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Our committment to excellence

Posted: March 16, 2012 2:20 p.m.
Updated: March 19, 2012 5:00 a.m.

If you happen to see me or anyone else from the paper today, you’ll probably catch us grinning from ear to ear. A look at the front page can tell you why: for the second year in a row, the C-I is the best non-daily community newspaper in the state.

To earn first place in the General Excellence category is an achievement to be proud of. To earn the General Excellence first place spot for two consecutive years -- and for the third time in five years -- makes a very clear statement: we work very hard, day in and day out, to bring you the best coverage of any community in South Carolina. The award is a symbol of our commitment to you, our readers.

It’s a symbol of our commitment to quality journalism -- the gathering, writing and editing of news, sports and Localife stories. It’s a symbol of our commitment to creating, three times a week, a well-designed news product with good photographs and clear graphics to highlight those stories. It’s a symbol of our commitment to tell the stories of Kershaw County and all the communities contained within its borders.

That commitment extends beyond the C-I to all of Camden Media Co.’s properties. Keri Todd Boyce won her first top award for the West Wateree Chronicle. She earned first place in the Profile Feature Writing category for a story she wrote and published on “Biodiversity Queen” Julie Helm’s work to protect South Carolina’s poultry. It accomplished what every good profile piece should: entertain and inform.

Yes, entertaining is part of the mission. After all, if we can’t attract you to our paper and website, how can we expect you to read our content?

Enter Editor Martha Bruce with her third place win for Feature Headline Writing. “Say ‘hay,’” “Paws for the cause” and “Tree to the city” are all headlines that make you smile, maybe even chuckle and, hopefully, peak your interest enough to actually read the story.

As for myself, it was a little weird to realize that as the C-I won General Excellence two years in a row, I had earned -- now watch the numerology here, folks -- second place for the second year for Spot News Reporting.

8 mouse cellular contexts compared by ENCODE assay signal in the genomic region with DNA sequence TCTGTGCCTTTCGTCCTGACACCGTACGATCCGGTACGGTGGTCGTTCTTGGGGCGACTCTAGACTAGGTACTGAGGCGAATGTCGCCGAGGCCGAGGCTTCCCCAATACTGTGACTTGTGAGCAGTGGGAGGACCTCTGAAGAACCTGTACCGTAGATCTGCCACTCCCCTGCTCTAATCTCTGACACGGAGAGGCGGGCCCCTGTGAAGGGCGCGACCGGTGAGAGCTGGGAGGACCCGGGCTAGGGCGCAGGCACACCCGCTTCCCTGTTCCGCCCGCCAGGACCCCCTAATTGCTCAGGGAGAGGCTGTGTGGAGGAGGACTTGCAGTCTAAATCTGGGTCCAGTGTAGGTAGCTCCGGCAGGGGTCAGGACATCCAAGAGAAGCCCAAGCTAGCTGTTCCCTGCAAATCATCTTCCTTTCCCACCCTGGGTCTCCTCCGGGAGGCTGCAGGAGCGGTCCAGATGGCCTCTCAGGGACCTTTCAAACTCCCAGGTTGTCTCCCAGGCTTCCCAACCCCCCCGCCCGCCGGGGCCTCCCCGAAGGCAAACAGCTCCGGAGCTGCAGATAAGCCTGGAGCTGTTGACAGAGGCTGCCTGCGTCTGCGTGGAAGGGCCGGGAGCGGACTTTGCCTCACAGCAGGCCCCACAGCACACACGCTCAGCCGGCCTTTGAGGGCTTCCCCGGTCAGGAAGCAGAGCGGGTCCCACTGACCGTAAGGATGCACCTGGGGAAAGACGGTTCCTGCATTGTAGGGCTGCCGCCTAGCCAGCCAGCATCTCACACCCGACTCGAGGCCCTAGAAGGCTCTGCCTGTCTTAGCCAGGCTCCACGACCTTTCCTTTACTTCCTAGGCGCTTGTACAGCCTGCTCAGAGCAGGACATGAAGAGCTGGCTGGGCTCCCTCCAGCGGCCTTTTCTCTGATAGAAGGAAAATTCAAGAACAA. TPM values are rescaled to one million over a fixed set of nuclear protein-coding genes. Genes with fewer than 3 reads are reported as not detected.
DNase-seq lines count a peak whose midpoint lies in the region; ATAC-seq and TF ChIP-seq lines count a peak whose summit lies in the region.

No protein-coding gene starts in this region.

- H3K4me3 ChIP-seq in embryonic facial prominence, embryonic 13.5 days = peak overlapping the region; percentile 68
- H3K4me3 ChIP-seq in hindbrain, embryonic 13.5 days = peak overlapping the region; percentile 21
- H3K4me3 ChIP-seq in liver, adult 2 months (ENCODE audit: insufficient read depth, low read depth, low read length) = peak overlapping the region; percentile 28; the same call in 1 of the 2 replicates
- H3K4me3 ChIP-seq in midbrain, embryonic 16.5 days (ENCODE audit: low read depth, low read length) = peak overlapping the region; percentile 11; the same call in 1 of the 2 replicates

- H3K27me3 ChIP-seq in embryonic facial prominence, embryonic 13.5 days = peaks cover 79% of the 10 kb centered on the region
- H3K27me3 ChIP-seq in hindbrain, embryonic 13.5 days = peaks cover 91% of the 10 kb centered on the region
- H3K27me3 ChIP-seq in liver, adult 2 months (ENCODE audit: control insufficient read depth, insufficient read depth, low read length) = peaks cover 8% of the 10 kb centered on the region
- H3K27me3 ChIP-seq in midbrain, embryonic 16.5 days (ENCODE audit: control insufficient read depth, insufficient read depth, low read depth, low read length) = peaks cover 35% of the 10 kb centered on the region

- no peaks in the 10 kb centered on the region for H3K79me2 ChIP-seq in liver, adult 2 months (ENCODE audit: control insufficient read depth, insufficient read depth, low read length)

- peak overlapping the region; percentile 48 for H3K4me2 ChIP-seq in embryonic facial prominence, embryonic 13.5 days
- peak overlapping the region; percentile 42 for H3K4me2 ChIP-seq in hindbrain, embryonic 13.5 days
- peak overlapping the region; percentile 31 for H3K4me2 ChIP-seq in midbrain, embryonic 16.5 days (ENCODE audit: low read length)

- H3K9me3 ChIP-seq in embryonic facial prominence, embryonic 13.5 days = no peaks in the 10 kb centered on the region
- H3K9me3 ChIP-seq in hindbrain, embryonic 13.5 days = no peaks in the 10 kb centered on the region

According to the contest rules, Spot News Reporting criteria “include writing quality and thoroughness of coverage of an unplanned news event, taking into account difficulties overcome in reporting a breaking news story.”

It is unfortunate that both my 2010 and 2011 Spot News stories dealt with tragedy. Last year, I won for my coverage of the fatal Clearwater Cove Marina fire; this year for the fatal crash of a small plane in Elgin near I-20.

To be fair, I kind of owe this year’s award to Kershaw County Sheriff Jim Matthews. If it hadn’t been for him, I wouldn’t have even known about the plane crash. Sounds crazy, right -- after all, how do you miss a crashing plane?

Simple: you get so focused on the crime story you’re already working that you forget to turn up the police scanner.

The crash happened on a Friday afternoon and I was working on a story for that Monday’s paper when I called Matthews to ask him a question.

His response was, basically, that he couldn’t talk to me right then because he was at the scene of this plane crash in Elgin. Needless to say, I stopped what I was doing, grabbed a camera, my pen and notebook and (carefully) raced down to Larry Jeffers Road near White Pond.

I took pictures, I took notes, but I also used my iPhone to take other pictures for the C-I’s Facebook page and posted updates there for our followers to keep up on what was happening.

Part of my commitment to covering everything from plane crashes to city council meetings is to try to be the last one out the door or on the scene. You never know what’s going to happen and officials are more likely to talk to you when they’re ready to clear out.

I stayed in Elgin for several hours, well past when most other reporters left. I could afford to do that precisely because it was a Friday afternoon. The fact that I didn’t have to put a story on TV that evening or even in the paper the next morning gave me a little more time to do some research on the plane and possible pilot, and make extra phone calls to officials.

That helped me to craft a deeper “breaking news” story than usual for publication that Monday.

Both the ability to do that and the commitment to do so is an example of the excellence I and the C-I strive toward.

Believe it or not, we do that not to win awards, although it was certainly great to win them Saturday, but to serve you, our readers.

Why is that important to us? Some may say because we want to sell newspapers and grab advertising dollars. That’s true. We are a business.

However, our commitment to excellence is also about establishing trust. If we take the time to thoroughly research a topic, ask lots of questions, dig for answers until we’re satisfied we’ve gotten answers, produce quality text that explains things so you can understand them, offers you context and meaning so you can make your own choices ... that’s why we’ve chosen to continuously make this commitment.

If you can’t trust us, then you’re not going to read our stories and advertisers will have no reason to buy space in our paper or on our website. It’s both good journalism and good business.

So, please celebrate these awards with us -- they’re as much for you and our community as they are for the C-I.


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